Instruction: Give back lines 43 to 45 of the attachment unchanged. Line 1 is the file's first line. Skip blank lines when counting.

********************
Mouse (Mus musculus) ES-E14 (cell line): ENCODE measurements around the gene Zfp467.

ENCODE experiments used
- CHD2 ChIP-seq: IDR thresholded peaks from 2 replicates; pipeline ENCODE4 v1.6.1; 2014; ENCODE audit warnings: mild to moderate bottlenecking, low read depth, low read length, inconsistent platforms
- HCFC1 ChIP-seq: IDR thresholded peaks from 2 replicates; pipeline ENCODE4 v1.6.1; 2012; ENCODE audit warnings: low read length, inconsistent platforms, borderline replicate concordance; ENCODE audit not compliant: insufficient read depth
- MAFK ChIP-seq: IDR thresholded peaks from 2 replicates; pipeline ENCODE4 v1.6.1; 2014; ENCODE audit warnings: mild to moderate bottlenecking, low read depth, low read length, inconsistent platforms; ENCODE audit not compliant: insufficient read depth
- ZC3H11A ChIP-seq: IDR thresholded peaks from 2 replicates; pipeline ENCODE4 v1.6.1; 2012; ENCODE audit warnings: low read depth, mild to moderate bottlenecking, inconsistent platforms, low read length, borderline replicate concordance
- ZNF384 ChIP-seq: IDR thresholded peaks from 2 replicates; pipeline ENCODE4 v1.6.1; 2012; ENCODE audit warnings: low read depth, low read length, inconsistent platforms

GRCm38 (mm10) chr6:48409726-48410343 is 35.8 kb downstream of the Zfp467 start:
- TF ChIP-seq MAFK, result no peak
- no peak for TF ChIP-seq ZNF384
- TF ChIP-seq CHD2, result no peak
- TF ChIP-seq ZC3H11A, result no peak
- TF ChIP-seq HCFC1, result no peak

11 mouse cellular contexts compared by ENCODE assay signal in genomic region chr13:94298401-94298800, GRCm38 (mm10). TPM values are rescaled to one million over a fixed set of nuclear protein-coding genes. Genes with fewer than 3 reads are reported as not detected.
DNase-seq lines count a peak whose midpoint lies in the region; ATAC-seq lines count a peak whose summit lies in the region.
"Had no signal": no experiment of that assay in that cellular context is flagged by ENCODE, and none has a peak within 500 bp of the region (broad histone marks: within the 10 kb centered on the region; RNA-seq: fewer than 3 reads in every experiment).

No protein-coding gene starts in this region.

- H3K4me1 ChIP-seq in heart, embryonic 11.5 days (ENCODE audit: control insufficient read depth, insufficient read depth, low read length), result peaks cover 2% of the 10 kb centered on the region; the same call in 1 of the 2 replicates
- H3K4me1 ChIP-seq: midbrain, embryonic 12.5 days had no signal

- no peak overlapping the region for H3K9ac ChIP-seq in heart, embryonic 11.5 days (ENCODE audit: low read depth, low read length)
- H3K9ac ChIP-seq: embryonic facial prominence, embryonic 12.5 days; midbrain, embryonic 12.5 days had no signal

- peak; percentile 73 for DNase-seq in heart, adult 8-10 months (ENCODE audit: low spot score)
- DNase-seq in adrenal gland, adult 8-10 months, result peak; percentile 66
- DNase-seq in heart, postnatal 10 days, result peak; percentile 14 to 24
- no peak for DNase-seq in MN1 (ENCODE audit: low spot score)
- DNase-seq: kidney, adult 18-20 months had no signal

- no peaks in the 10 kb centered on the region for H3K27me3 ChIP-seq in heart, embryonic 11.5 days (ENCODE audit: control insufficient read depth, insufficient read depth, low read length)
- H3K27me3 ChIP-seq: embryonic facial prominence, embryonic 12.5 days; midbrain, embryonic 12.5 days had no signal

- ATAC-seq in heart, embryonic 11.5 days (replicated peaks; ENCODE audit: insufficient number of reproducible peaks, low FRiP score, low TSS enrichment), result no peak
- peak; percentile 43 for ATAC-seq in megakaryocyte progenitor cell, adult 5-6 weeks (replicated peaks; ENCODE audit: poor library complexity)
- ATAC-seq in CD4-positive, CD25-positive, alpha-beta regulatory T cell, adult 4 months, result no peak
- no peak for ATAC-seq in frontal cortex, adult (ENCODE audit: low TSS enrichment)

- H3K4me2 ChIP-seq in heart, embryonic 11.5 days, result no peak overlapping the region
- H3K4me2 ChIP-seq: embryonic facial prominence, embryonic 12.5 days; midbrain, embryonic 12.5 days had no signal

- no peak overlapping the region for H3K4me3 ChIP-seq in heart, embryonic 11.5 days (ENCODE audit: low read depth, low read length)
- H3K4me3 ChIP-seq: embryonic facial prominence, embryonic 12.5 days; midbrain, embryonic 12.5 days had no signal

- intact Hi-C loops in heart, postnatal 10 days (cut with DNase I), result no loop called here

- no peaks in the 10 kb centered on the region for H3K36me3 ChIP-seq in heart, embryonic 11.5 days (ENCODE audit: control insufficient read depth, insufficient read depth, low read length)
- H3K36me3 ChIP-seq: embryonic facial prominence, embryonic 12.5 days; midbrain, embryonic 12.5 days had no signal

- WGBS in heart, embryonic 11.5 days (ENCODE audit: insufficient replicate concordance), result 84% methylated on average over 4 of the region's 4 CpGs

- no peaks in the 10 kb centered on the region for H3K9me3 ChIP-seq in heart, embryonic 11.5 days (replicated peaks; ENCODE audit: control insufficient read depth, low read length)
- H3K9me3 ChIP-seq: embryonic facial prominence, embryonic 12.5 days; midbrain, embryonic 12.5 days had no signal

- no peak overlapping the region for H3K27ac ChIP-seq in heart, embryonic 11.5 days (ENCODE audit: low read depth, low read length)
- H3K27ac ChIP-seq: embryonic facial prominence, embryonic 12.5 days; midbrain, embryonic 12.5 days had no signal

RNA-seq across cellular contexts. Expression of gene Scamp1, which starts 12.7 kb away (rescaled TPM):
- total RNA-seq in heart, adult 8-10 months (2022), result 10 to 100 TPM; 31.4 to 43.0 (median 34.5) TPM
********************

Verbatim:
- no peak overlapping the region for H3K27ac ChIP-seq in heart, embryonic 11.5 days (ENCODE audit: low read depth, low read length)
- H3K27ac ChIP-seq: embryonic facial prominence, embryonic 12.5 days; midbrain, embryonic 12.5 days had no signal

RNA-seq across cellular contexts. Expression of gene Scamp1, which starts 12.7 kb away (rescaled TPM):